Sebastian Forbes was bitten on the left side of his face, near his eye, and on his ear, and also suffered bruising on his neck and shoulder in the Tuesday evening incident, his father, Josh Forbes, told the Pasadena Star-News.
After a brief hospital visit in which Sebastian had to be sedated, the boy was back home by Wednesday morning, the Star-News reported.
"He's back up and running," said Forbes, 43, of South Pasadena. "But who knows what trauma has been inflicted on him, the repercussions we won't know for years."
The 8-year-old Dutch Shepherd, Barry, with the department for seven years, was trained to sniff out drugs. It was taken off patrol and will be evaluated by the officer who handles the canine, said South Pasadena Police Chief Brian Solinsky.
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Solinsky said the dog's handler will remain on duty as the department investigates the incident.
The attack at the National Night Out event in Orange Grove Park overshadowed what was intended to be a chance for police and the city to build trust with South Pasadenans.
"It's unfortunate that it happened, and we're concerned that it happened," Solinksy said. "At the same token, it's not reflective or a negative view of law enforcement; this really was an accident."
With the COVID-19 pandemic shutting down most in-person community events throughout the past year, Sebastian and his family were excited to attend the city-planned, carnival-like festival on Tuesday.
The boy, his 9-year-old brother and his two parents enjoyed jumping in an inflatable castle, scaling a rock climbing wall, winning prizes and eating greasy fair foods like donuts, Forbes said.
During the event, South Pasadena police officers held a demonstration in which their narcotics dog would sniff out synthetic aids hidden from plain sight.
As the family joined a crowd to watch the demonstration, standing about 10 to 15 feet from the unleashed dog, the canine turned toward the 5-year-old, made eye contact, then ran and lunged at Sebastian, biting into his face, Forbes recalled.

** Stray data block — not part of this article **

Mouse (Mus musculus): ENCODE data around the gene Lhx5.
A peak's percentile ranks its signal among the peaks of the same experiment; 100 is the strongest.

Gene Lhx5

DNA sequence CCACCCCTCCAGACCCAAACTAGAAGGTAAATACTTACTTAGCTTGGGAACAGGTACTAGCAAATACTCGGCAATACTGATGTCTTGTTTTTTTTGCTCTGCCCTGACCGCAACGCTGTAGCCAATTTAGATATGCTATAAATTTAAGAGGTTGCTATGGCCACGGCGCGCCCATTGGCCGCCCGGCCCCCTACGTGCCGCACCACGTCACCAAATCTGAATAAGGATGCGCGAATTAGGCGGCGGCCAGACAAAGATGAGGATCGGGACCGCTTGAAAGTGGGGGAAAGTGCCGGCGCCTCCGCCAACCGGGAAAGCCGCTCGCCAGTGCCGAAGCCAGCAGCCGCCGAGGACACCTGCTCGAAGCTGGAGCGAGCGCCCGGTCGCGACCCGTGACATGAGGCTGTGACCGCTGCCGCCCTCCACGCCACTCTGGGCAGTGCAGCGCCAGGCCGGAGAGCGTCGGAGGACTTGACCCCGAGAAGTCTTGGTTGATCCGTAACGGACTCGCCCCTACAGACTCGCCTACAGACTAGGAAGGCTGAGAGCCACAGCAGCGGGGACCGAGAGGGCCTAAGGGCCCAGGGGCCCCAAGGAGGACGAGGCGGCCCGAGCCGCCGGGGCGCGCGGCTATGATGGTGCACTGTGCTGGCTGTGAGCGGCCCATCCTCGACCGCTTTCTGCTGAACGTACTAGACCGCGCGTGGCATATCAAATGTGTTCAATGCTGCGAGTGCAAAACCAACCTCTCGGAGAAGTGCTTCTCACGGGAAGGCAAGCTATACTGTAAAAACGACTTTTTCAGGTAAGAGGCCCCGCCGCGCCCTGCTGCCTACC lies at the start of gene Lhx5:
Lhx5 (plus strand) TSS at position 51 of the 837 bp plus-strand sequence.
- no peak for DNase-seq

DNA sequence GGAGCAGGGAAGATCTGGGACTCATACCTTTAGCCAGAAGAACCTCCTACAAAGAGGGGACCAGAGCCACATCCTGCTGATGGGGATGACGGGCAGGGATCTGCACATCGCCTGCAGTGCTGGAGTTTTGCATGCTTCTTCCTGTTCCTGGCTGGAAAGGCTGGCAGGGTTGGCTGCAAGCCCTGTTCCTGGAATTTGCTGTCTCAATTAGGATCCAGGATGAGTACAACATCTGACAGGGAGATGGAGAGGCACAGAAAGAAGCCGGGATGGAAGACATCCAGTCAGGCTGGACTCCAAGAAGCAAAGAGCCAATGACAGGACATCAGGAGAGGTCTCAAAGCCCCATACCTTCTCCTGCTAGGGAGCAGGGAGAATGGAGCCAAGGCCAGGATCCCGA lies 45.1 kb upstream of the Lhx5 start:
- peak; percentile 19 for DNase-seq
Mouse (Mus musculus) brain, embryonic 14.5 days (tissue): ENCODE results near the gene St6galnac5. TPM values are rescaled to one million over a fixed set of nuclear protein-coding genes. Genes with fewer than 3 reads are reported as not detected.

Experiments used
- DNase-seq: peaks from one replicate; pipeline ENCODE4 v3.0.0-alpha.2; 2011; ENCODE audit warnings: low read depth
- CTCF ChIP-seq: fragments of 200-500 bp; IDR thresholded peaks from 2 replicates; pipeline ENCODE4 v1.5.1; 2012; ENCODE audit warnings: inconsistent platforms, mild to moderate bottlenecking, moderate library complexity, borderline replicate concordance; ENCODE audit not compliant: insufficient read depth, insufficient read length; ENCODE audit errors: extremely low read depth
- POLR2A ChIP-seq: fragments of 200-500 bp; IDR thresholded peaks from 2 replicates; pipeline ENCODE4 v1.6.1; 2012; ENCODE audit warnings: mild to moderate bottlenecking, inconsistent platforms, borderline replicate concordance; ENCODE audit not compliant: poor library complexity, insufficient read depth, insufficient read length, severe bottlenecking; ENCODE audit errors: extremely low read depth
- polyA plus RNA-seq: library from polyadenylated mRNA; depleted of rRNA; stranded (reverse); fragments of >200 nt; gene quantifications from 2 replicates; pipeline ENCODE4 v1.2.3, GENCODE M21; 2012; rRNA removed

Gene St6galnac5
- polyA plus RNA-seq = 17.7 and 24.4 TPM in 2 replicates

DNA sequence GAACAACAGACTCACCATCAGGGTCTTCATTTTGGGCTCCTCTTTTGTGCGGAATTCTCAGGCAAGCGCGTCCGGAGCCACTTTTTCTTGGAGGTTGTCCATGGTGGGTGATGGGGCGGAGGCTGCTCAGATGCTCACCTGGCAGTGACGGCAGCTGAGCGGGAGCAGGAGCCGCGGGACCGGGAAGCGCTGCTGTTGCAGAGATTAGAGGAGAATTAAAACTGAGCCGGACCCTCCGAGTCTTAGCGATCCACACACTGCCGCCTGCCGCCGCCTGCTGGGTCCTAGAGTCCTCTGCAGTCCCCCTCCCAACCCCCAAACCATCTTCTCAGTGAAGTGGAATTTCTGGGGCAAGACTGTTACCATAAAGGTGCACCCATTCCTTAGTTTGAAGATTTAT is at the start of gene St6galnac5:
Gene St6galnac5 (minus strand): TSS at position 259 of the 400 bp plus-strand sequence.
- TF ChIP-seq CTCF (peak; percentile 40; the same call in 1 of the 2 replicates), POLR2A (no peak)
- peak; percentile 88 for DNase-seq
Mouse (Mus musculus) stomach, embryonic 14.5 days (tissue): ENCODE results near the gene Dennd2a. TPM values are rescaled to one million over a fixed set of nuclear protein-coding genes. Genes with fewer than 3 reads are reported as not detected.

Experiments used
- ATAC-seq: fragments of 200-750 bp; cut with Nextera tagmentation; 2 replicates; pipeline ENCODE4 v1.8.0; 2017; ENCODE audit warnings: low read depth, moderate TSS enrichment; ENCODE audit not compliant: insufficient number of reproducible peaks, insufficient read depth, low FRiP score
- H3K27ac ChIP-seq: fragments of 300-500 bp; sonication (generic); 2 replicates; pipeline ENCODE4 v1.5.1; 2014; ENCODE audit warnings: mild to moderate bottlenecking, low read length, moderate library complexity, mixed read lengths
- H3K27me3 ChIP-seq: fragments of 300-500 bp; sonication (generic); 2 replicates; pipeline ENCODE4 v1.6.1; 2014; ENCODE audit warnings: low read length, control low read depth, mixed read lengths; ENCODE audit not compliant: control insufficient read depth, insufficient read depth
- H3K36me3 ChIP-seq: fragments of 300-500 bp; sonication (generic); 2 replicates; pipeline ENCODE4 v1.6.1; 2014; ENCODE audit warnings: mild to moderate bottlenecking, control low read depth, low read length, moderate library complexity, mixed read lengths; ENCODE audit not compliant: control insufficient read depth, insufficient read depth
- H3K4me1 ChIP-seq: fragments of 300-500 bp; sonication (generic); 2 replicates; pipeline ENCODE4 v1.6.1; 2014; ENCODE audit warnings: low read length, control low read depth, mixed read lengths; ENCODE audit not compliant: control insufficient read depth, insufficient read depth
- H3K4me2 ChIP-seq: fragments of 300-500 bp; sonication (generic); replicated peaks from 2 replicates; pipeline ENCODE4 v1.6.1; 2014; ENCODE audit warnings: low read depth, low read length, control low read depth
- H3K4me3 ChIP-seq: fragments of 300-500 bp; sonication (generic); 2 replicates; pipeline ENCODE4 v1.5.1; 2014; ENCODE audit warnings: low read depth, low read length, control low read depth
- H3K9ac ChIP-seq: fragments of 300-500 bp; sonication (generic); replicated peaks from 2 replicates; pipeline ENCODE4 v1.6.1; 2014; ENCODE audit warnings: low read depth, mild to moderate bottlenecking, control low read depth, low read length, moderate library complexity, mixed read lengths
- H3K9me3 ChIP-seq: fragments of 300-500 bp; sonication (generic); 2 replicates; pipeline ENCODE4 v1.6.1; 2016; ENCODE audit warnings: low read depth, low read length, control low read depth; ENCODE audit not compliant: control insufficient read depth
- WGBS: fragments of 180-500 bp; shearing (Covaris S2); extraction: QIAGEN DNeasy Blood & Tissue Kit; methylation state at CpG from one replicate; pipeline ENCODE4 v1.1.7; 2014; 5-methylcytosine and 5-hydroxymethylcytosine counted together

Forbes and an officer were able to pull the dog off the boy, who was bloodied and screaming, Forbes said. Fire paramedics already at the event treated the boy, who was eventually taken to Huntington Hospital.
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Solinksy said that, based on eyewitnesses and officer accounts, the boy walked past the crowd and toward the dog, trying to pet it before the attack.
Solinksy said the dog had done the same demonstration multiple times in the past and has interacted with residents in similar events without incident.
"Like any dog, it's a dog -- he makes behavioral mistakes," Solinksy said. "And he was spooked and reacted to it."
"Even if that were the case, that doesn't justify what happened," Forbes said in response to the police statement. He noted that Sebastian is legally blind and is used to walking up close to things to see and feel them, though that wasn't the case here, Forbes insisted.
Forbes, who along with his wife is considering civil action, said the dog should have been on a leash during the demonstration. He said one of the officers told him it was an accident and accidents happen -- a response that he felt was dismissive of the incident.
"If you have a loaded gun, keep the safety on," Forbes said. "This was a loaded gun without the safety."